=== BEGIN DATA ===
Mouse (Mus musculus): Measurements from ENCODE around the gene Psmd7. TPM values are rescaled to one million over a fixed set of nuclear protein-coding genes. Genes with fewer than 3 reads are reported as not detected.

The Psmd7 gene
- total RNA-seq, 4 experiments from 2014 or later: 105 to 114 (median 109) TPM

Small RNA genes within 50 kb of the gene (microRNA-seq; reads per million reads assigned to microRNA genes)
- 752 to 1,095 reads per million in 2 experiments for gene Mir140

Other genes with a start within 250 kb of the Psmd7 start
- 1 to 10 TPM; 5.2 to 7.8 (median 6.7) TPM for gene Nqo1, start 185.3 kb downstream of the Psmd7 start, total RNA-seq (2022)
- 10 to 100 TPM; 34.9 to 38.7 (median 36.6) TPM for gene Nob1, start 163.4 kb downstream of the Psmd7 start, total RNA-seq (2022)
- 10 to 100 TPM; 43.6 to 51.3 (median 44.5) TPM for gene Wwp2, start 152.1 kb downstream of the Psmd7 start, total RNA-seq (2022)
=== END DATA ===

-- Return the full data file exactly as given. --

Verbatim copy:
Mouse (Mus musculus): Measurements from ENCODE around the gene Psmd7. TPM values are rescaled to one million over a fixed set of nuclear protein-coding genes. Genes with fewer than 3 reads are reported as not detected.

The Psmd7 gene
- total RNA-seq, 4 experiments from 2014 or later: 105 to 114 (median 109) TPM

Small RNA genes within 50 kb of the gene (microRNA-seq; reads per million reads assigned to microRNA genes)
- 752 to 1,095 reads per million in 2 experiments for gene Mir140

Other genes with a start within 250 kb of the Psmd7 start
- 1 to 10 TPM; 5.2 to 7.8 (median 6.7) TPM for gene Nqo1, start 185.3 kb downstream of the Psmd7 start, total RNA-seq (2022)
- 10 to 100 TPM; 34.9 to 38.7 (median 36.6) TPM for gene Nob1, start 163.4 kb downstream of the Psmd7 start, total RNA-seq (2022)
- 10 to 100 TPM; 43.6 to 51.3 (median 44.5) TPM for gene Wwp2, start 152.1 kb downstream of the Psmd7 start, total RNA-seq (2022)